Interestingly, the USMCA chapter applies to SOEs, state enterprises, and monopolies that could affect trade or investment within North America or activities “that cause adverse effects in the market of a nonParty.”20 Essential elements, inter alia, are intended to assure that a party’s SOEs “act in accordance with commercial considerations in its purchase or sale of a good or service,” and that the enterprise “accords to a good or service supplied by an enterprise of another Party treatment no less favorable than it accords to a like good or a like service supplied by enterprises of the Party, of any other Party or of a non-Party” and treats covered investments in a non-discriminatory manner as well.21 As in NAFTA, similar rules apply to designated monopolies.22 Small entities, with revenues of less than about $250 million, are excepted.23
Other provisions of the lengthy chapter include requirements that courts be provided with jurisdiction over civil claims against enterprises based on commercial activity carried on in a party’s territory and restrictions on subsidies.24 Among other transparency requirements, each party within six months after the entry into force of the USMCA must publish a list of such enterprises on an official website and update the list annually.25 The USMCA creates a SOE and Designated Monopolies Committee, similar to the Working Group on Trade and Competition under NAFTA.26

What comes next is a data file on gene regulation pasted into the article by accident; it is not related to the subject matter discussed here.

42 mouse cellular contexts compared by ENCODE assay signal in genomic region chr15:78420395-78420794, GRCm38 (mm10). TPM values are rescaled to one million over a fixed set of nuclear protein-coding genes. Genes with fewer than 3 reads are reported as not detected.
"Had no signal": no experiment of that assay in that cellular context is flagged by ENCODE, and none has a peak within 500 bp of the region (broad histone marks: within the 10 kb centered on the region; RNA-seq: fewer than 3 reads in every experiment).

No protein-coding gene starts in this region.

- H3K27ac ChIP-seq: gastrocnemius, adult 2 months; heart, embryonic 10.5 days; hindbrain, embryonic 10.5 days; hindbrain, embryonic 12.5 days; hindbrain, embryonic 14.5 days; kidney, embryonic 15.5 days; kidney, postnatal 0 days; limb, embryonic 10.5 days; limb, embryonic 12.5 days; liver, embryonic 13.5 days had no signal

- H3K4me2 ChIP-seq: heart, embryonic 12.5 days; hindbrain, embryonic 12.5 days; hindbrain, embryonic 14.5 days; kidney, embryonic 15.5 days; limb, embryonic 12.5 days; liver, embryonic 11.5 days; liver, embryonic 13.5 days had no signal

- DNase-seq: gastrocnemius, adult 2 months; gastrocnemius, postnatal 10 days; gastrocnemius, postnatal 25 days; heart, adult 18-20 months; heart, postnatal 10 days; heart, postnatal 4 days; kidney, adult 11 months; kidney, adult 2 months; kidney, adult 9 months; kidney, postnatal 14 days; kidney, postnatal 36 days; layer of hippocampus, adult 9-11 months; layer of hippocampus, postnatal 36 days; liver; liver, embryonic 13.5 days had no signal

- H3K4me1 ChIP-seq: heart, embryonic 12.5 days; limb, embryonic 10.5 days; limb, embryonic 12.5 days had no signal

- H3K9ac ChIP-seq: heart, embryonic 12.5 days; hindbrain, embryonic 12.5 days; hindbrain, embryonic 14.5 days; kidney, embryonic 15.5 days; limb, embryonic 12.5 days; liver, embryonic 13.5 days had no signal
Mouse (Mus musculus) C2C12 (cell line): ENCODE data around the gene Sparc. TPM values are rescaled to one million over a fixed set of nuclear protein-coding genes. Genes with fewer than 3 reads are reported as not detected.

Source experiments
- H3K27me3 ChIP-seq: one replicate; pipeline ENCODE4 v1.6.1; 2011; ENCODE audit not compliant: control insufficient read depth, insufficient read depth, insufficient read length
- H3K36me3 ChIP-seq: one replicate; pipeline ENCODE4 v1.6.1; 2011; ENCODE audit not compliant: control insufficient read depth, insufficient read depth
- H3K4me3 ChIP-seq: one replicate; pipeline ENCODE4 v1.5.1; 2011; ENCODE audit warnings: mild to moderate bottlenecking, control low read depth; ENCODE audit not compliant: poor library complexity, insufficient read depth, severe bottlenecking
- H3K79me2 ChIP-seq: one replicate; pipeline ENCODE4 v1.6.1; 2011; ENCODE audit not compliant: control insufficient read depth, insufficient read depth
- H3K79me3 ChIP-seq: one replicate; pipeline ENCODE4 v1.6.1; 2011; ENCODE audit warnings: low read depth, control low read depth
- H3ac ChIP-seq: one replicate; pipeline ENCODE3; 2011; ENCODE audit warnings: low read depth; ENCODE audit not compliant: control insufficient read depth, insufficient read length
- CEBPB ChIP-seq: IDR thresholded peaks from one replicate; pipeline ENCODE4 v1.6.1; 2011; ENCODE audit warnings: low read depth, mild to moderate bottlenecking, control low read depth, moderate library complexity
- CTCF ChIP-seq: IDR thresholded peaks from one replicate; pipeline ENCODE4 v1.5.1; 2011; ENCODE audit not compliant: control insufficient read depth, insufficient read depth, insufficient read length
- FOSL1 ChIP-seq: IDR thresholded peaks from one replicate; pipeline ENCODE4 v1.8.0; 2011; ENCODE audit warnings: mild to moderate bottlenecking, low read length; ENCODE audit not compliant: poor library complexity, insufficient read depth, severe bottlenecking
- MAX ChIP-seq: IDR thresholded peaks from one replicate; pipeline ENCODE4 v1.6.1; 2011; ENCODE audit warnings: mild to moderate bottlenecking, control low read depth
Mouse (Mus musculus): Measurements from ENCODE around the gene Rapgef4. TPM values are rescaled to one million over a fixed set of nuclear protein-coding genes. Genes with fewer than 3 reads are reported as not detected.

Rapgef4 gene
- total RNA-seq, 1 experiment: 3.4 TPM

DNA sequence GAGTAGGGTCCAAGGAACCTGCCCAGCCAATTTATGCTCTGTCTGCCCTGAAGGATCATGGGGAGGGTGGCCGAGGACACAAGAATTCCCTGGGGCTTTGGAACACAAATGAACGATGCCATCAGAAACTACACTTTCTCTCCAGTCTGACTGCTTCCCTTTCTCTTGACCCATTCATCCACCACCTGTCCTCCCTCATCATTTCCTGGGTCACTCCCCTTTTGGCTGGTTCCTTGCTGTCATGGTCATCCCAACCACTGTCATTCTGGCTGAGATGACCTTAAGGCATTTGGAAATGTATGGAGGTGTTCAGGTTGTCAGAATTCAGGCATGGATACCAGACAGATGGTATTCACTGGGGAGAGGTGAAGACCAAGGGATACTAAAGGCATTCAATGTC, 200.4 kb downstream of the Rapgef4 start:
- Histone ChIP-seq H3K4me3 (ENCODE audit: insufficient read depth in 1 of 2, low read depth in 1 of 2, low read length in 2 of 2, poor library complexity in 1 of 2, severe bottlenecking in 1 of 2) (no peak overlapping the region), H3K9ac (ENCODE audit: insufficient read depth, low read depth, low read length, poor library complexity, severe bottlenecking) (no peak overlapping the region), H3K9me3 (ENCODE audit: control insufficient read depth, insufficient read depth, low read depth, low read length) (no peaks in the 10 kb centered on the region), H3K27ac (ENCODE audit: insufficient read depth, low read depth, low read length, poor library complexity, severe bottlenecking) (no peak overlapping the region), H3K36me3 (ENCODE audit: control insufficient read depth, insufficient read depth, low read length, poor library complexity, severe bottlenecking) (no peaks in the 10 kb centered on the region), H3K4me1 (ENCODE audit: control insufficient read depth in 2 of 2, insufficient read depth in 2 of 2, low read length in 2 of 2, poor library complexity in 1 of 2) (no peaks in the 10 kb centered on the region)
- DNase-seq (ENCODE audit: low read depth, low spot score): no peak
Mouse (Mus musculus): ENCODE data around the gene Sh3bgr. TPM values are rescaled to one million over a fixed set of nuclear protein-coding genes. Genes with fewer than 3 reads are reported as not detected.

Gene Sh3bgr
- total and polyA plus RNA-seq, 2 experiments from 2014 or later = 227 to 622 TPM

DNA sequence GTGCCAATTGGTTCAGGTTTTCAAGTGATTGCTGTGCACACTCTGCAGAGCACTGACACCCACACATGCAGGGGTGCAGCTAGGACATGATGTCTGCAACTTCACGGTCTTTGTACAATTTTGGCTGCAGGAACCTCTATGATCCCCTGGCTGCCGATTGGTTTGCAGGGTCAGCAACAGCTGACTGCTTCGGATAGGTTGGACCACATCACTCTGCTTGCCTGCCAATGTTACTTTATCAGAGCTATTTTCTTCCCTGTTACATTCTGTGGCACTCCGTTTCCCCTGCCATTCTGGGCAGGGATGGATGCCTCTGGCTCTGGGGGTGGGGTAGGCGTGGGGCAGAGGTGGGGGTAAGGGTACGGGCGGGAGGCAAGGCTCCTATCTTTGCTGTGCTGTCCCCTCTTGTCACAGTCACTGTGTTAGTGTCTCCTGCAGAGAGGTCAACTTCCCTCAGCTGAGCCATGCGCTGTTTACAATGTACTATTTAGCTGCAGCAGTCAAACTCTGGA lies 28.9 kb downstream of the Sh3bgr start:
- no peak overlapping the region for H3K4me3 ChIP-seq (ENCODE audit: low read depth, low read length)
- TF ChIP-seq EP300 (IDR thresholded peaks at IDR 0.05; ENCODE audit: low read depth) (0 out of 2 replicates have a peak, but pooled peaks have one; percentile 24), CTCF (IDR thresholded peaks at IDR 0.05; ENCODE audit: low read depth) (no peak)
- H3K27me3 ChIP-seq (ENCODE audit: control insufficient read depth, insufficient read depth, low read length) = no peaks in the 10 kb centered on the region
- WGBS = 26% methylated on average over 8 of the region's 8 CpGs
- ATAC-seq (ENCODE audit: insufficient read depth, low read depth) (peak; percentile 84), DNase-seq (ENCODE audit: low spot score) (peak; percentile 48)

Energy issues have been discussed in Chapter 5. However, the USMCA was signed November 30, 2018, one day before Andrés Manuel López Obrador became president. This is significant, because one of López Obrador’s key policies to date has been to significantly increase the powers and authority of Mexico’s petroleum monopoly, Pemex. As observers have noted,
Pemex is the centerpiece of Mr. López Obrador’s aspiration to overturn what he sees as more than three decades of ‘neoliberal’ economic policy. One of his first moves after taking office was to order the oil company to add the motto “For the recovery of sovereignty” to its Mexican-eagle logo.27
These policies have been followed even though many are skeptical as to whether Pemex can effectively construct its new $8 billion gasoline refinery or whether it can halt Mexico’s declining oil production over the past 15 years when no major new oil fields are scheduled to come online. Most of this is to be accomplished without significant participation of the private sector, some of whom have been alienated, inter alia, by a three-year moratorium on new lease auctions.28
There is no evidence to date that the expansion of Pemex and the reduction of private enterprise participation in oil exploration and development is a violation of the USMCA’s Chapter 22 on SOEs. However, the situation bears watching.
As noted earlier in this chapter, NAFTA itself did not deal effectively with competition law. In the USMCA, competition law is addressed in a chapter separately from monopolies and state enterprises. It is worth noting that dealing in substantive detail with competition issues is difficult in international agreements because of conceptual and enforcement differences among major nations, both developed and developing.29 The USMCA, however, reflects what is probably the most modern attempt to deal with competition issues in a regional trade agreement to which the United States is a party. The basic principle requires that “Each Party shall maintain national competition laws that proscribe anti-competitive business conduct to promote competition in order to increase economic efficiency and consumer welfare and shall take appropriate action with respect to that conduct.”30 It must also “endeavor to apply its national competition laws to all commercial activities in its territory” with a party having the right of “applying its national competition laws to commercial activities outside its borders that have an appropriate nexus to its jurisdiction.”31